yet, despite the successes of scientific medicine, people have continued to seek treatments outside mainstream services.1 in the united kingdom about one in 10 of the adult population consults a cam (complementary and alternative medicine) practitioner every year, and 90% of this contact happens outside the nhs.2 why do people turn to these therapies? but the growth in evidence on clinical effectiveness for some complementary and alternative treatments is not matched by evidence of cost effectiveness.
in its narrow focus, however, the report fails to address the complexities of cost effectiveness studies in complementary and alternative medicine.7 by contrast, the multi-method inquiry by smallwood published last week spawned a broad, if not sprawling report.8 smallwood was commissioned by the prince of wales to investigate whether cam could save the nhs money in the treatment of chronic conditions. it should promote more investment in research on the cost effectiveness of complementary and alternative treatments. uncertain evidence of effectiveness does not preclude a positive recommendation in a guideline, and original modelling of cost effectiveness can be part of guideline development.12 lastly, those making decisions about integrated medicine in the nhs should consider each complementary or alternative therapy on its merits, using a broad range of appropriate scientific evidence including data on cost effectiveness.
in the 1990s fund-holding and its variants boosted complementary therapies’ availability in the nhs, and this access was largely maintained or expanded by the emerging pcts in the early years of the decade that followed. primary care commissioning, wellbeing services and orthopaedic service redesign should all create new opportunities to investigate the public sector role of complementary therapies. on the advice of a friend and with her gps begrudging consent, she had sought me out. as she relaxed, and with her arm at least eligible to leave her side, she reported her pain was much reduced.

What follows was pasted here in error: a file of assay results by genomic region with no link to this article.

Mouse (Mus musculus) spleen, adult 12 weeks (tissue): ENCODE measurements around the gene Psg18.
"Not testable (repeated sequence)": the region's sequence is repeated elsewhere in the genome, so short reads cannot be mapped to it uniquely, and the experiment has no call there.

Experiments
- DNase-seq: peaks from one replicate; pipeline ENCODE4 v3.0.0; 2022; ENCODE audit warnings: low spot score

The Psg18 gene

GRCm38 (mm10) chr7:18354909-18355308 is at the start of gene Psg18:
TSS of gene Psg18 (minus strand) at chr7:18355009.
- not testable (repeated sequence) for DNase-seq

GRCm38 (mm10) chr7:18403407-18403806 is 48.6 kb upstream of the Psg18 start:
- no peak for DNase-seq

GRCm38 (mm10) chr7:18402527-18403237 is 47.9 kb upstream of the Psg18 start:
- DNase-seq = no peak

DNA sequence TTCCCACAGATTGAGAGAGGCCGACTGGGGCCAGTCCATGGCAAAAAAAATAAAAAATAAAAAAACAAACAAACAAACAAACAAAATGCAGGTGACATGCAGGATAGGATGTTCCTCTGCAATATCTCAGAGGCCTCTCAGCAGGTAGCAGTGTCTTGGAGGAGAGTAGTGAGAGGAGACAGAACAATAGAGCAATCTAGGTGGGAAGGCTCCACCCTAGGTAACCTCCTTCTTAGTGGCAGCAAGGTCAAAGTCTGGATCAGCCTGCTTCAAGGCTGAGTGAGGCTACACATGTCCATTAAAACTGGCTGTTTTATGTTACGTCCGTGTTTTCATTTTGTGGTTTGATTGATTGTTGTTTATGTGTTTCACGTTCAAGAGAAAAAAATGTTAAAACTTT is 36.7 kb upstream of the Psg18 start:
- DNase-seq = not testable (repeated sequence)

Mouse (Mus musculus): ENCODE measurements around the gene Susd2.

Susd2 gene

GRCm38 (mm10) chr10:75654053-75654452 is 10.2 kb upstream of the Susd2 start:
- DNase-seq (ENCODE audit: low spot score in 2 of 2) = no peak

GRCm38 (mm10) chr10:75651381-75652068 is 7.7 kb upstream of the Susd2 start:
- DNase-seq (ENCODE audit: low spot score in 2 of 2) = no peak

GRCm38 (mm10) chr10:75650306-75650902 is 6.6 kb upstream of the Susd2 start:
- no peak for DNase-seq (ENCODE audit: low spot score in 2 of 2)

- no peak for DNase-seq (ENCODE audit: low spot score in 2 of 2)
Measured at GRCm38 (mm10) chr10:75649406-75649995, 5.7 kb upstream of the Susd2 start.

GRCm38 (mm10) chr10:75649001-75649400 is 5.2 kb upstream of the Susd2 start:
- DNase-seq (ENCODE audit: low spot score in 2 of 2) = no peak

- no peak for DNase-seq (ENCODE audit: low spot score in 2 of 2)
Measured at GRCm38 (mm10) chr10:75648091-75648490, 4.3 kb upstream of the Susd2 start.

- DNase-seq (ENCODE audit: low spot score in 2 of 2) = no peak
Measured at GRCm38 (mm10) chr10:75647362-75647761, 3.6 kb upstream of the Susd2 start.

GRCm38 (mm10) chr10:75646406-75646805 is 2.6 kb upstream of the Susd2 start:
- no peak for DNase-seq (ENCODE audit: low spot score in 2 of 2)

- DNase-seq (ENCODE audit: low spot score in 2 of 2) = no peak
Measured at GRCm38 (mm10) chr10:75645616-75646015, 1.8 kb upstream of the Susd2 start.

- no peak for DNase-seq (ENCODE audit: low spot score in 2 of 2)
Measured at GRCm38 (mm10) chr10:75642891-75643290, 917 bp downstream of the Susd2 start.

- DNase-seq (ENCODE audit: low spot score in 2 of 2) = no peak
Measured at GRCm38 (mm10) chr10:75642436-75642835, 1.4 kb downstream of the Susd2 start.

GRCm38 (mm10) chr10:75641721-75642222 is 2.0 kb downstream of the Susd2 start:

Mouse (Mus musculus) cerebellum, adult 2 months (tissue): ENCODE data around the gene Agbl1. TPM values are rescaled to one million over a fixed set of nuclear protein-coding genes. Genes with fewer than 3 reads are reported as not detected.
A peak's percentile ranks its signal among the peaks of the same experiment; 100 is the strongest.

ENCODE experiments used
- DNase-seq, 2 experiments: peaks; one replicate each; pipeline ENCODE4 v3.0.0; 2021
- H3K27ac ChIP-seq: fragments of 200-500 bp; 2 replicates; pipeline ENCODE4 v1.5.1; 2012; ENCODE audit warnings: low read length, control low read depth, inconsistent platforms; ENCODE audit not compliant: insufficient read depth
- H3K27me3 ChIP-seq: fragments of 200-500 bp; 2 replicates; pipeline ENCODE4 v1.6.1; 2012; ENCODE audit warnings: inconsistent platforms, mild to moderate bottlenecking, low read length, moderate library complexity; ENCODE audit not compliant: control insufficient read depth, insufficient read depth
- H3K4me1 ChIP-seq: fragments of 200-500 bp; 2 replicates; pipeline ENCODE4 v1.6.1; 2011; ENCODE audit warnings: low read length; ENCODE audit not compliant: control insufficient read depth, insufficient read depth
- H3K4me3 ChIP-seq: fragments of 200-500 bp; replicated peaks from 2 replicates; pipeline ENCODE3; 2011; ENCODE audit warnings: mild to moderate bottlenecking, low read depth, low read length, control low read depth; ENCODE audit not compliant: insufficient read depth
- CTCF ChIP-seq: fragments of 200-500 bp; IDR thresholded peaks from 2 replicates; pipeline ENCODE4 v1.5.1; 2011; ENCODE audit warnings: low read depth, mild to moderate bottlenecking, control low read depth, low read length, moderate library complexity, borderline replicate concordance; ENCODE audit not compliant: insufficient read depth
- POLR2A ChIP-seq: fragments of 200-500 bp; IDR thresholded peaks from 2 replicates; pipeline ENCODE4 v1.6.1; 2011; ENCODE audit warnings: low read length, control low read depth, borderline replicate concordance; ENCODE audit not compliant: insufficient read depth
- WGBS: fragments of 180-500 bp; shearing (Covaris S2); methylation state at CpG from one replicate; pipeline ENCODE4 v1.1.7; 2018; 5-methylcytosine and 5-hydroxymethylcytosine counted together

i suggested we try acupuncture, which she had experienced years before and which she knew had helped the friend who had sent her to me. her anxiety had been so extreme that i asked her to take 2 mg of diazepam tid for three days as a muscle relaxant and to help her sleep. as i explained that the pain was from tense muscles and ‘not all in her mind’, she slowly relaxed and was able to use her diaphragm. it took six months to pull her out of the mind-body tailspin she had fallen into; but would a purely talking approach have been as successful?
complementary and alternative medicine (cam) is treatment that falls outside of mainstream healthcare. these treatments range from acupuncture and start new search. find complementary therapies services. nearly there. enter a location below to continue or browse all locations. the nhs choices website (/1g2fcfe) has more information about complementary and alternative therapies. 1. chemotherapy for lymphoma/lymphoma, nhs complementary therapy training, nhs complementary therapy training, complementary therapy examples, complementary and alternative therapies, benefits of complementary therapies.
complementary therapies are used alongside conventional breast cancer treatments; they are different from alternative therapies which are. complementary therapies and the nhs. uncertain evidence of cost effectiveness should not exclude complementary medicine from reviews and guidelines. some gps practice a complementary therapy (e.g. medical acupuncture or even homeopathy) themselves, others have employed a nurse to provide them, or send, how are complementary therapies regulated in the uk, complementary therapy statistics uk 2020, benefits of reflexology nhs, foot reflexology nhs.
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